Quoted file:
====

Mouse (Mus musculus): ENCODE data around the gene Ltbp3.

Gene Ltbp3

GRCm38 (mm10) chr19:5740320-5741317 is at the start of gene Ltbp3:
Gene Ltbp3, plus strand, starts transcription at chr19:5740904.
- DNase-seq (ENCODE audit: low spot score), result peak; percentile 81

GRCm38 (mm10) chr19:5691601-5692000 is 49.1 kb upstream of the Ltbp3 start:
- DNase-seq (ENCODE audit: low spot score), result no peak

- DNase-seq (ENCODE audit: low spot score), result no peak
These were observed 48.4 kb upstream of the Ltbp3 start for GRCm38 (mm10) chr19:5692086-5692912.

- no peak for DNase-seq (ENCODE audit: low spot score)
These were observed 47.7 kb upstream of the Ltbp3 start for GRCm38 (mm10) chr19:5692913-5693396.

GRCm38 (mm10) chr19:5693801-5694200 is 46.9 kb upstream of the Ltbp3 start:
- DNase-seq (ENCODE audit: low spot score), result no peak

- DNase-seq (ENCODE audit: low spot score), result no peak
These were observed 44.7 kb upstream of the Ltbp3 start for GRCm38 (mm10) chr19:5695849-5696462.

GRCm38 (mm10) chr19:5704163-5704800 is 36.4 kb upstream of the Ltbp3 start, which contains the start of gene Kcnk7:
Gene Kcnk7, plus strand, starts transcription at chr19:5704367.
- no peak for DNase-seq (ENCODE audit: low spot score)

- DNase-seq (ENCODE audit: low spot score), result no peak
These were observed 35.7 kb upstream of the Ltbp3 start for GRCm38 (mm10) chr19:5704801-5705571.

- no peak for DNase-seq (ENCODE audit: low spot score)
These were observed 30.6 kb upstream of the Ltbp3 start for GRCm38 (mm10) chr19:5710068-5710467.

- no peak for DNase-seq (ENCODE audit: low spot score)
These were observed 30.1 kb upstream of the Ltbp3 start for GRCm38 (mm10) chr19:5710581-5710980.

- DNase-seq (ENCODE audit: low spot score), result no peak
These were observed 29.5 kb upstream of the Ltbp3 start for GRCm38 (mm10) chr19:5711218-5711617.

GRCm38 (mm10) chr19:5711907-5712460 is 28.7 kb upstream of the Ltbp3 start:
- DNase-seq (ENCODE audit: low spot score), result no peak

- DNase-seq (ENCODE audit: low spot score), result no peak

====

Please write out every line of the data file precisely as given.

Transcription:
Mouse (Mus musculus): ENCODE data around the gene Ltbp3.

Gene Ltbp3

GRCm38 (mm10) chr19:5740320-5741317 is at the start of gene Ltbp3:
Gene Ltbp3, plus strand, starts transcription at chr19:5740904.
- DNase-seq (ENCODE audit: low spot score), result peak; percentile 81

GRCm38 (mm10) chr19:5691601-5692000 is 49.1 kb upstream of the Ltbp3 start:
- DNase-seq (ENCODE audit: low spot score), result no peak

- DNase-seq (ENCODE audit: low spot score), result no peak
These were observed 48.4 kb upstream of the Ltbp3 start for GRCm38 (mm10) chr19:5692086-5692912.

- no peak for DNase-seq (ENCODE audit: low spot score)
These were observed 47.7 kb upstream of the Ltbp3 start for GRCm38 (mm10) chr19:5692913-5693396.

GRCm38 (mm10) chr19:5693801-5694200 is 46.9 kb upstream of the Ltbp3 start:
- DNase-seq (ENCODE audit: low spot score), result no peak

- DNase-seq (ENCODE audit: low spot score), result no peak
These were observed 44.7 kb upstream of the Ltbp3 start for GRCm38 (mm10) chr19:5695849-5696462.

GRCm38 (mm10) chr19:5704163-5704800 is 36.4 kb upstream of the Ltbp3 start, which contains the start of gene Kcnk7:
Gene Kcnk7, plus strand, starts transcription at chr19:5704367.
- no peak for DNase-seq (ENCODE audit: low spot score)

- DNase-seq (ENCODE audit: low spot score), result no peak
These were observed 35.7 kb upstream of the Ltbp3 start for GRCm38 (mm10) chr19:5704801-5705571.

- no peak for DNase-seq (ENCODE audit: low spot score)
These were observed 30.6 kb upstream of the Ltbp3 start for GRCm38 (mm10) chr19:5710068-5710467.

- no peak for DNase-seq (ENCODE audit: low spot score)
These were observed 30.1 kb upstream of the Ltbp3 start for GRCm38 (mm10) chr19:5710581-5710980.

- DNase-seq (ENCODE audit: low spot score), result no peak
These were observed 29.5 kb upstream of the Ltbp3 start for GRCm38 (mm10) chr19:5711218-5711617.

GRCm38 (mm10) chr19:5711907-5712460 is 28.7 kb upstream of the Ltbp3 start:
- DNase-seq (ENCODE audit: low spot score), result no peak

- DNase-seq (ENCODE audit: low spot score), result no peak